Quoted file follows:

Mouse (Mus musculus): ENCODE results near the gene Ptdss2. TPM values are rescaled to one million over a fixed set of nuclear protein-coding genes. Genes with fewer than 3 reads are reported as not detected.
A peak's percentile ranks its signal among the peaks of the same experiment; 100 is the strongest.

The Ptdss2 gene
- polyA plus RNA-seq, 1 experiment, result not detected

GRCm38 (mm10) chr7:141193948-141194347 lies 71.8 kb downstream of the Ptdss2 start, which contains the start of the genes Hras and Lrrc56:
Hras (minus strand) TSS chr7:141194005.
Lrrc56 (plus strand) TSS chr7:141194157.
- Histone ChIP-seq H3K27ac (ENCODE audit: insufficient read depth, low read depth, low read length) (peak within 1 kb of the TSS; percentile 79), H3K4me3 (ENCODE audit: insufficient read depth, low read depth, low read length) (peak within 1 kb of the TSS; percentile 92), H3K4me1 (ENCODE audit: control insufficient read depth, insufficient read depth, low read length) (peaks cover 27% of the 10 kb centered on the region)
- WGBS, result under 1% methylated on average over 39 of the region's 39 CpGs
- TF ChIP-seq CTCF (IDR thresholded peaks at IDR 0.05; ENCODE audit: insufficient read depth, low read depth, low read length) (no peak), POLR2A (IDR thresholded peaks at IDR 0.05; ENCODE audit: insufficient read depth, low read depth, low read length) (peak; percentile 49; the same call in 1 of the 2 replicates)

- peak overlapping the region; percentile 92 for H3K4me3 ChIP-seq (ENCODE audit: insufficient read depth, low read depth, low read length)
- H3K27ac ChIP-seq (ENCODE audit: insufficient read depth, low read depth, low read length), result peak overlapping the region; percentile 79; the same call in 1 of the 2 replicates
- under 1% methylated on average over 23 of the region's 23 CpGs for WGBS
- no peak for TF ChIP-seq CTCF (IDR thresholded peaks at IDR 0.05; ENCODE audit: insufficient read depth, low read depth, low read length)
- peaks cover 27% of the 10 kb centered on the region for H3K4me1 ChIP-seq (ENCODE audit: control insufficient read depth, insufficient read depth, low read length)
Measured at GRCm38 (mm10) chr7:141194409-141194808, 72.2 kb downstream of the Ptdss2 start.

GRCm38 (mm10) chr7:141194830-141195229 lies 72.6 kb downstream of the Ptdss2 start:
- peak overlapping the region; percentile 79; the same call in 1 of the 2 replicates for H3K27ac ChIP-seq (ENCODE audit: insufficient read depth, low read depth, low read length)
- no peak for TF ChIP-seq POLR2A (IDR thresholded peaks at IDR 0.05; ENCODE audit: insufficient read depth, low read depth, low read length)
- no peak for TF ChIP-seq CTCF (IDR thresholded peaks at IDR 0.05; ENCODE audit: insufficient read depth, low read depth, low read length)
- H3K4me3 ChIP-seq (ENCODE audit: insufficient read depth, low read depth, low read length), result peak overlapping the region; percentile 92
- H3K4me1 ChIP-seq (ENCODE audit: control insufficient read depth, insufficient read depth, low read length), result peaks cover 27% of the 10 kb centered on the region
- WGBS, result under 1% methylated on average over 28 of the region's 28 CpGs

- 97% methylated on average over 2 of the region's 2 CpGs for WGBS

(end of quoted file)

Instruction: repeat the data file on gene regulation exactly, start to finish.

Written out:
Mouse (Mus musculus): ENCODE results near the gene Ptdss2. TPM values are rescaled to one million over a fixed set of nuclear protein-coding genes. Genes with fewer than 3 reads are reported as not detected.
A peak's percentile ranks its signal among the peaks of the same experiment; 100 is the strongest.

The Ptdss2 gene
- polyA plus RNA-seq, 1 experiment, result not detected

GRCm38 (mm10) chr7:141193948-141194347 lies 71.8 kb downstream of the Ptdss2 start, which contains the start of the genes Hras and Lrrc56:
Hras (minus strand) TSS chr7:141194005.
Lrrc56 (plus strand) TSS chr7:141194157.
- Histone ChIP-seq H3K27ac (ENCODE audit: insufficient read depth, low read depth, low read length) (peak within 1 kb of the TSS; percentile 79), H3K4me3 (ENCODE audit: insufficient read depth, low read depth, low read length) (peak within 1 kb of the TSS; percentile 92), H3K4me1 (ENCODE audit: control insufficient read depth, insufficient read depth, low read length) (peaks cover 27% of the 10 kb centered on the region)
- WGBS, result under 1% methylated on average over 39 of the region's 39 CpGs
- TF ChIP-seq CTCF (IDR thresholded peaks at IDR 0.05; ENCODE audit: insufficient read depth, low read depth, low read length) (no peak), POLR2A (IDR thresholded peaks at IDR 0.05; ENCODE audit: insufficient read depth, low read depth, low read length) (peak; percentile 49; the same call in 1 of the 2 replicates)

- peak overlapping the region; percentile 92 for H3K4me3 ChIP-seq (ENCODE audit: insufficient read depth, low read depth, low read length)
- H3K27ac ChIP-seq (ENCODE audit: insufficient read depth, low read depth, low read length), result peak overlapping the region; percentile 79; the same call in 1 of the 2 replicates
- under 1% methylated on average over 23 of the region's 23 CpGs for WGBS
- no peak for TF ChIP-seq CTCF (IDR thresholded peaks at IDR 0.05; ENCODE audit: insufficient read depth, low read depth, low read length)
- peaks cover 27% of the 10 kb centered on the region for H3K4me1 ChIP-seq (ENCODE audit: control insufficient read depth, insufficient read depth, low read length)
Measured at GRCm38 (mm10) chr7:141194409-141194808, 72.2 kb downstream of the Ptdss2 start.

GRCm38 (mm10) chr7:141194830-141195229 lies 72.6 kb downstream of the Ptdss2 start:
- peak overlapping the region; percentile 79; the same call in 1 of the 2 replicates for H3K27ac ChIP-seq (ENCODE audit: insufficient read depth, low read depth, low read length)
- no peak for TF ChIP-seq POLR2A (IDR thresholded peaks at IDR 0.05; ENCODE audit: insufficient read depth, low read depth, low read length)
- no peak for TF ChIP-seq CTCF (IDR thresholded peaks at IDR 0.05; ENCODE audit: insufficient read depth, low read depth, low read length)
- H3K4me3 ChIP-seq (ENCODE audit: insufficient read depth, low read depth, low read length), result peak overlapping the region; percentile 92
- H3K4me1 ChIP-seq (ENCODE audit: control insufficient read depth, insufficient read depth, low read length), result peaks cover 27% of the 10 kb centered on the region
- WGBS, result under 1% methylated on average over 28 of the region's 28 CpGs

- 97% methylated on average over 2 of the region's 2 CpGs for WGBS